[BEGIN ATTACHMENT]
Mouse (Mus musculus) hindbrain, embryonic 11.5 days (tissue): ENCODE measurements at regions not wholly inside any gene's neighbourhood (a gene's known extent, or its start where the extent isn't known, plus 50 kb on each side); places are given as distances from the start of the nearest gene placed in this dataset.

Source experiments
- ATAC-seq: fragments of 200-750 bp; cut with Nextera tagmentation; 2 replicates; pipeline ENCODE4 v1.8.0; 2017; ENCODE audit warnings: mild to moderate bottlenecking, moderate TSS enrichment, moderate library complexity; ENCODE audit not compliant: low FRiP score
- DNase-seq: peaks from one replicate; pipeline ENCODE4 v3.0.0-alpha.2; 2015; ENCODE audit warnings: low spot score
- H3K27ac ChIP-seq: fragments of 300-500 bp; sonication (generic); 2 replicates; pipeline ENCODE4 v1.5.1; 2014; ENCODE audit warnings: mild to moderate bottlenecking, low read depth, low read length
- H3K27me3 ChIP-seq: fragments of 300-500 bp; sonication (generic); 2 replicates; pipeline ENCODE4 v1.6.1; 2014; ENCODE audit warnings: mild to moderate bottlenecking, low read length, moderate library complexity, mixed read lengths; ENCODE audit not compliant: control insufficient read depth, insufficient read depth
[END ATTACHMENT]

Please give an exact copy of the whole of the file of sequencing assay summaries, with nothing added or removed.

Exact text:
Mouse (Mus musculus) hindbrain, embryonic 11.5 days (tissue): ENCODE measurements at regions not wholly inside any gene's neighbourhood (a gene's known extent, or its start where the extent isn't known, plus 50 kb on each side); places are given as distances from the start of the nearest gene placed in this dataset.

Source experiments
- ATAC-seq: fragments of 200-750 bp; cut with Nextera tagmentation; 2 replicates; pipeline ENCODE4 v1.8.0; 2017; ENCODE audit warnings: mild to moderate bottlenecking, moderate TSS enrichment, moderate library complexity; ENCODE audit not compliant: low FRiP score
- DNase-seq: peaks from one replicate; pipeline ENCODE4 v3.0.0-alpha.2; 2015; ENCODE audit warnings: low spot score
- H3K27ac ChIP-seq: fragments of 300-500 bp; sonication (generic); 2 replicates; pipeline ENCODE4 v1.5.1; 2014; ENCODE audit warnings: mild to moderate bottlenecking, low read depth, low read length
- H3K27me3 ChIP-seq: fragments of 300-500 bp; sonication (generic); 2 replicates; pipeline ENCODE4 v1.6.1; 2014; ENCODE audit warnings: mild to moderate bottlenecking, low read length, moderate library complexity, mixed read lengths; ENCODE audit not compliant: control insufficient read depth, insufficient read depth